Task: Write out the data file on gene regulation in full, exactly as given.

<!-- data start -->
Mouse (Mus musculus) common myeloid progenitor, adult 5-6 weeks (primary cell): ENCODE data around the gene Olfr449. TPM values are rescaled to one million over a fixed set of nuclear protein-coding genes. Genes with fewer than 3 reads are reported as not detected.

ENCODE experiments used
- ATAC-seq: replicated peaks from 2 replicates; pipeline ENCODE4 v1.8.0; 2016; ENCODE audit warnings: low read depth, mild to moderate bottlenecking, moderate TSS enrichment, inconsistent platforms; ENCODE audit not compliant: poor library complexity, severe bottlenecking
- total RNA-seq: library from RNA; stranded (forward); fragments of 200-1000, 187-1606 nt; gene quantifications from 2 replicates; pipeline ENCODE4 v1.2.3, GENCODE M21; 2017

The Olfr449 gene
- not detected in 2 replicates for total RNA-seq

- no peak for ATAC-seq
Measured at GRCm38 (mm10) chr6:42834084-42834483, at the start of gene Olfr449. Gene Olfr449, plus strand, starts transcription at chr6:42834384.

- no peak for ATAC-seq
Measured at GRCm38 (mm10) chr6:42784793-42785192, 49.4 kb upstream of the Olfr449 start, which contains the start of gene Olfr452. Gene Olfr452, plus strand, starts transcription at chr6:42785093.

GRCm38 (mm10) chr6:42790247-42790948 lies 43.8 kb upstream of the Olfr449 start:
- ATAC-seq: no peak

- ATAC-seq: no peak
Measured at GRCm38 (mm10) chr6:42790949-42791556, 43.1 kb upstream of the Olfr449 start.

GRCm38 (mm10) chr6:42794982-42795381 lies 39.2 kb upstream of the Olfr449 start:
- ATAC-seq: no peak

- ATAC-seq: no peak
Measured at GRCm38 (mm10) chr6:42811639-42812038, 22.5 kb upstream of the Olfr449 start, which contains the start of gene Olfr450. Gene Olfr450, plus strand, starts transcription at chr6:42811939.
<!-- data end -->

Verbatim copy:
Mouse (Mus musculus) common myeloid progenitor, adult 5-6 weeks (primary cell): ENCODE data around the gene Olfr449. TPM values are rescaled to one million over a fixed set of nuclear protein-coding genes. Genes with fewer than 3 reads are reported as not detected.

ENCODE experiments used
- ATAC-seq: replicated peaks from 2 replicates; pipeline ENCODE4 v1.8.0; 2016; ENCODE audit warnings: low read depth, mild to moderate bottlenecking, moderate TSS enrichment, inconsistent platforms; ENCODE audit not compliant: poor library complexity, severe bottlenecking
- total RNA-seq: library from RNA; stranded (forward); fragments of 200-1000, 187-1606 nt; gene quantifications from 2 replicates; pipeline ENCODE4 v1.2.3, GENCODE M21; 2017

The Olfr449 gene
- not detected in 2 replicates for total RNA-seq

- no peak for ATAC-seq
Measured at GRCm38 (mm10) chr6:42834084-42834483, at the start of gene Olfr449. Gene Olfr449, plus strand, starts transcription at chr6:42834384.

- no peak for ATAC-seq
Measured at GRCm38 (mm10) chr6:42784793-42785192, 49.4 kb upstream of the Olfr449 start, which contains the start of gene Olfr452. Gene Olfr452, plus strand, starts transcription at chr6:42785093.

GRCm38 (mm10) chr6:42790247-42790948 lies 43.8 kb upstream of the Olfr449 start:
- ATAC-seq: no peak

- ATAC-seq: no peak
Measured at GRCm38 (mm10) chr6:42790949-42791556, 43.1 kb upstream of the Olfr449 start.

GRCm38 (mm10) chr6:42794982-42795381 lies 39.2 kb upstream of the Olfr449 start:
- ATAC-seq: no peak

- ATAC-seq: no peak
Measured at GRCm38 (mm10) chr6:42811639-42812038, 22.5 kb upstream of the Olfr449 start, which contains the start of gene Olfr450. Gene Olfr450, plus strand, starts transcription at chr6:42811939.